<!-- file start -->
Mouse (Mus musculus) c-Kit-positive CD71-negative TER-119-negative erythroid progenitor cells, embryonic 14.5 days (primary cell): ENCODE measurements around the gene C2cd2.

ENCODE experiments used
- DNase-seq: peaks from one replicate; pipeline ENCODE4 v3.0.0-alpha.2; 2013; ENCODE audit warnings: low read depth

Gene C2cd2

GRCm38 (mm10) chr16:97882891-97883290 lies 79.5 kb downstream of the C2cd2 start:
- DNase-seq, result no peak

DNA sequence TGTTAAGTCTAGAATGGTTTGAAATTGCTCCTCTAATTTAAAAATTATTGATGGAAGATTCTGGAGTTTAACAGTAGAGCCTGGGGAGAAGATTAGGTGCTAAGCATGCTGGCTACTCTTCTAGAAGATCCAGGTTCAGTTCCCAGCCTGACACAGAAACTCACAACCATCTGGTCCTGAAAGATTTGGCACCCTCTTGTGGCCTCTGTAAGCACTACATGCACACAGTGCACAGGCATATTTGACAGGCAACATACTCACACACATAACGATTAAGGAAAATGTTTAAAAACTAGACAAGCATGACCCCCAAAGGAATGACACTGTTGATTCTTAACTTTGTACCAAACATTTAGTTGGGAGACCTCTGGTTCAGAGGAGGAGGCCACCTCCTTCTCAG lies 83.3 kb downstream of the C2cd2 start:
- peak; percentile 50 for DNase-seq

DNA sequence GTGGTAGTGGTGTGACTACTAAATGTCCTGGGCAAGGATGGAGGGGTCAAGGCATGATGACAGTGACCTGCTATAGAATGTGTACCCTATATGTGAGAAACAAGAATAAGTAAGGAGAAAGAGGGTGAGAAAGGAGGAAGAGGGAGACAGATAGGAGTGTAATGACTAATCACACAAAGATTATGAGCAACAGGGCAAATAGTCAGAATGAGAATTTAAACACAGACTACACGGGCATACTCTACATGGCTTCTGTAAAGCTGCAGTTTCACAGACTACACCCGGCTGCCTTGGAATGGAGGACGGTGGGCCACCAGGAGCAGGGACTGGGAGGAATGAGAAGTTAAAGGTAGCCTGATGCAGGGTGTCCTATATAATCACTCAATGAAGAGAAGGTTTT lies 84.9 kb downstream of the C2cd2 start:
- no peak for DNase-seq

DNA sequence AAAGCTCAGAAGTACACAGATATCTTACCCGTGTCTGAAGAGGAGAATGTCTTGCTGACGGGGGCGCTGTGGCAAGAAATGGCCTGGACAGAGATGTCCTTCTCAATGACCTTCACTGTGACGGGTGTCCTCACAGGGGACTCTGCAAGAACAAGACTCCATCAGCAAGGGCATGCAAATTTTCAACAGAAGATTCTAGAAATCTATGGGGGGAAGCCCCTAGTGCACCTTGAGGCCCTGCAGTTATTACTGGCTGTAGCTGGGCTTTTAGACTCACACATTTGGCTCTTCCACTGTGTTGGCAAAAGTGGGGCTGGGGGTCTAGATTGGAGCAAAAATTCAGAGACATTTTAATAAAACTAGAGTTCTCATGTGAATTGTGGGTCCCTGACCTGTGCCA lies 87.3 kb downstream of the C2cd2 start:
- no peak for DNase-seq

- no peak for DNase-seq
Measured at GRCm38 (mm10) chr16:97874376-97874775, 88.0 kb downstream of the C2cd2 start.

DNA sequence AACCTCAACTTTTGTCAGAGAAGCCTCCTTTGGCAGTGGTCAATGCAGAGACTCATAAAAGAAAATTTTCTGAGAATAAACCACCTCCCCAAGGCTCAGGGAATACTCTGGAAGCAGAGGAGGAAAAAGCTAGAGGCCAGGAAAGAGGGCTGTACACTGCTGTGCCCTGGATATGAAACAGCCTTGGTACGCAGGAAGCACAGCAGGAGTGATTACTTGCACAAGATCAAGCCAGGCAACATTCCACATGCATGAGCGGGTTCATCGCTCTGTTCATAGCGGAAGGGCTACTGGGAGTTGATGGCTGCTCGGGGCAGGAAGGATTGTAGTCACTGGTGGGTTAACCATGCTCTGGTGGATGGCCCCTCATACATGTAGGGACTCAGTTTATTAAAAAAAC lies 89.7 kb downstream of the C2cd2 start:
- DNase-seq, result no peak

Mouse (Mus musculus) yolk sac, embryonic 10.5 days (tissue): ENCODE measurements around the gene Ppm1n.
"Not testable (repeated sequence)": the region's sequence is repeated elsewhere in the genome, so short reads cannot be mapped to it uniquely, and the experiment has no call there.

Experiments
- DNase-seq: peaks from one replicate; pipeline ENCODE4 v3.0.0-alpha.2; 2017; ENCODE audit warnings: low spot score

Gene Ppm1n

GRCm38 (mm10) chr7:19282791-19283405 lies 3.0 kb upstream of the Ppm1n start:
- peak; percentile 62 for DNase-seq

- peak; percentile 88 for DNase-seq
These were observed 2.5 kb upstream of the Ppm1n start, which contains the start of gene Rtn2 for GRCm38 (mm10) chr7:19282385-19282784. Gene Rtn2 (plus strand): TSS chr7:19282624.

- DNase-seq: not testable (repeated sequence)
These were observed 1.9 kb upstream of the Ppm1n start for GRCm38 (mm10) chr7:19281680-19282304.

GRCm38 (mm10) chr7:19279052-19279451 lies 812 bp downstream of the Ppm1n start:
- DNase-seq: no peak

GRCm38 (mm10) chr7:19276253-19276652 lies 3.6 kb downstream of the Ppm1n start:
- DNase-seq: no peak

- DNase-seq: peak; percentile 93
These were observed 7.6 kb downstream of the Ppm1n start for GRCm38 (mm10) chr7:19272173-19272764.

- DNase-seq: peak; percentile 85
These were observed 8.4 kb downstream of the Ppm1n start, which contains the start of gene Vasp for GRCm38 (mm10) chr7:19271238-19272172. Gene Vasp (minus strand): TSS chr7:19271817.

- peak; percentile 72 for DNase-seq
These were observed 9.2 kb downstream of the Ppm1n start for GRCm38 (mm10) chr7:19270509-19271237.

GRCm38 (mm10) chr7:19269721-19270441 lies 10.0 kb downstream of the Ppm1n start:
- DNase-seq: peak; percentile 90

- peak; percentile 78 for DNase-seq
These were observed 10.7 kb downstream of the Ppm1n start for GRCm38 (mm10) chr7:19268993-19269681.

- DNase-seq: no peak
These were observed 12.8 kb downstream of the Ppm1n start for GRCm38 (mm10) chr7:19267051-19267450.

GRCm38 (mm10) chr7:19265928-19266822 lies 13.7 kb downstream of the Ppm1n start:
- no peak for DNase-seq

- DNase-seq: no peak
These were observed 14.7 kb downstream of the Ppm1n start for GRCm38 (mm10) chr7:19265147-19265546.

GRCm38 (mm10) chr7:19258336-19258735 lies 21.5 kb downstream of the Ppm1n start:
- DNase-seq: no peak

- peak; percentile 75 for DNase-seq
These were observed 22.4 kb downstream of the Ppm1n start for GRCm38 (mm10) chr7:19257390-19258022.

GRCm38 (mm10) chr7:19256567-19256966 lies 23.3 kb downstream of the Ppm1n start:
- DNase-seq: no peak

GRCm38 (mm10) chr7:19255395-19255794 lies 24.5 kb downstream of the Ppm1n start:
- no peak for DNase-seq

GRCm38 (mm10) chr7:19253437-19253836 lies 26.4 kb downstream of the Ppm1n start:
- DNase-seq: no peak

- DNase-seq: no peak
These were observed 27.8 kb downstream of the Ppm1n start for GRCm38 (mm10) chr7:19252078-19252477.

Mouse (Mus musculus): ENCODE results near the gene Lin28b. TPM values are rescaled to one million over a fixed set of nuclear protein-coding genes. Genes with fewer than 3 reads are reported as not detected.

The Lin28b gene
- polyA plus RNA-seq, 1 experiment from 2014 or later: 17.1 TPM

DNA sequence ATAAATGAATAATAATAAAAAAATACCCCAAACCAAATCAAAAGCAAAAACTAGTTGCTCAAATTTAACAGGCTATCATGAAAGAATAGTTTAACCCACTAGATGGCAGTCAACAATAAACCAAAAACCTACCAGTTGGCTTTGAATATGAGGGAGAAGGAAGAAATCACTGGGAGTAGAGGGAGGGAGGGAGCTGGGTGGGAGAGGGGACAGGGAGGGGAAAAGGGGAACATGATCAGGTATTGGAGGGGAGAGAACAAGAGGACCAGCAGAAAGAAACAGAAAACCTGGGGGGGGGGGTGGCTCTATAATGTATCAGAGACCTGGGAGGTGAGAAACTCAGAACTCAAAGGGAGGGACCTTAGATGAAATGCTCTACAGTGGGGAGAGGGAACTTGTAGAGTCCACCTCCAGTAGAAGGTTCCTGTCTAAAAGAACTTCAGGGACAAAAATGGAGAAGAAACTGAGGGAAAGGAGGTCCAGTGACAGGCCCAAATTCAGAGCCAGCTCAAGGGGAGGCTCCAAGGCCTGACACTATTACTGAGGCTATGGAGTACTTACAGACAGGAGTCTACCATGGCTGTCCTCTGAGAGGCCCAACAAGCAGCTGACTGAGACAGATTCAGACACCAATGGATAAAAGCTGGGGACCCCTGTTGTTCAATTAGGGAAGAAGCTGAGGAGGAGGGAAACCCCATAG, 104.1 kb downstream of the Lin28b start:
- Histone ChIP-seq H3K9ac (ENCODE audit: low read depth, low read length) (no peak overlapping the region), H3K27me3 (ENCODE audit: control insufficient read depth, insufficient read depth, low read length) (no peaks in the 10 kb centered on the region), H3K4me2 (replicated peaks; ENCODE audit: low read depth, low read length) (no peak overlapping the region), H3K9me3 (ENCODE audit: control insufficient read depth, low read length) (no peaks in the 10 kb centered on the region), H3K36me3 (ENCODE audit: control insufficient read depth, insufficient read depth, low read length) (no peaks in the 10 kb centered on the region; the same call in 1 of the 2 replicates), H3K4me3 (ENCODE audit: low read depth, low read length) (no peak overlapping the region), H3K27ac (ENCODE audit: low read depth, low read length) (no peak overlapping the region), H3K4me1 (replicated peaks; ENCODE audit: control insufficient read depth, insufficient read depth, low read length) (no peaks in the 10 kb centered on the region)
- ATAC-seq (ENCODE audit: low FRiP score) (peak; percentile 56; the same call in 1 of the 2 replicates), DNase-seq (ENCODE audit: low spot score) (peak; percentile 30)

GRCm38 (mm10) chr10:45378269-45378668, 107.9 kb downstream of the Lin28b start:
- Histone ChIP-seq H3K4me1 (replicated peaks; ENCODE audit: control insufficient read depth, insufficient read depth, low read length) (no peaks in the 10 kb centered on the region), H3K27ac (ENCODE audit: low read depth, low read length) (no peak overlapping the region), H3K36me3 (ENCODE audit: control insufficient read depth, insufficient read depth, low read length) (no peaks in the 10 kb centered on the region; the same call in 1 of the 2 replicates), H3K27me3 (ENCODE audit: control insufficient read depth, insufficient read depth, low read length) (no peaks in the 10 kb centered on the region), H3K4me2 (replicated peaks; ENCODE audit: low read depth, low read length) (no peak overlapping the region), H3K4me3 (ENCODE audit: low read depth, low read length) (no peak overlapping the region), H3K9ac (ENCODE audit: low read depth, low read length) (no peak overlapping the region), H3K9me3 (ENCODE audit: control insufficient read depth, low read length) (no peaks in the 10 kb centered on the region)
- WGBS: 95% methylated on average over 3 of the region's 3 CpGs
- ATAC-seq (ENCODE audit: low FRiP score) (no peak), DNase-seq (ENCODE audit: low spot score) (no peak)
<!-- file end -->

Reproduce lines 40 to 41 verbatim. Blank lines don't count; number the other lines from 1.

- peak; percentile 78 for DNase-seq
These were observed 10.7 kb downstream of the Ppm1n start for GRCm38 (mm10) chr7:19268993-19269681.